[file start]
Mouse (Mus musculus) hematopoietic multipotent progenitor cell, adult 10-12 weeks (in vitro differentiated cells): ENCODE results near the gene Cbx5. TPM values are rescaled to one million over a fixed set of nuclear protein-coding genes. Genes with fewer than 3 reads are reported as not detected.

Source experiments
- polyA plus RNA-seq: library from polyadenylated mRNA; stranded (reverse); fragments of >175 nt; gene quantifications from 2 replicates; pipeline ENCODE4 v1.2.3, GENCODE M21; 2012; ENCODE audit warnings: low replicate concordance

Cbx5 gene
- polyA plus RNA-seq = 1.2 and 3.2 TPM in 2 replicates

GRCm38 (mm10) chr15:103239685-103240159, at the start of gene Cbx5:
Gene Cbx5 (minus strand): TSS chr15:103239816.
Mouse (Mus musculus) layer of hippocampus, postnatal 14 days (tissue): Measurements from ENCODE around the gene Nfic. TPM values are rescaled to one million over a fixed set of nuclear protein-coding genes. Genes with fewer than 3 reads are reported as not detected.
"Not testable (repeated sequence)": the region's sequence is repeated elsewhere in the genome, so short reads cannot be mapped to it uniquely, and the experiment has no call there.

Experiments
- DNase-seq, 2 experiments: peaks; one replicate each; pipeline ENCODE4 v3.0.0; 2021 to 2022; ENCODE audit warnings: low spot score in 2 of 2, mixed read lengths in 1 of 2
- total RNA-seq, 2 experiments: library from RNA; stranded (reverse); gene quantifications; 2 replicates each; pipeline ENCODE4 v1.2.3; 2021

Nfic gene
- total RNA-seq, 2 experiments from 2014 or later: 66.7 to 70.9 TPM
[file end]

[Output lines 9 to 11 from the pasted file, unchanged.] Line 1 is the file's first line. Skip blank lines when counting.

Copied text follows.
"Not testable (repeated sequence)": the region's sequence is repeated elsewhere in the genome, so short reads cannot be mapped to it uniquely, and the experiment has no call there.

Experiments
- DNase-seq, 2 experiments: peaks; one replicate each; pipeline ENCODE4 v3.0.0; 2021 to 2022; ENCODE audit warnings: low spot score in 2 of 2, mixed read lengths in 1 of 2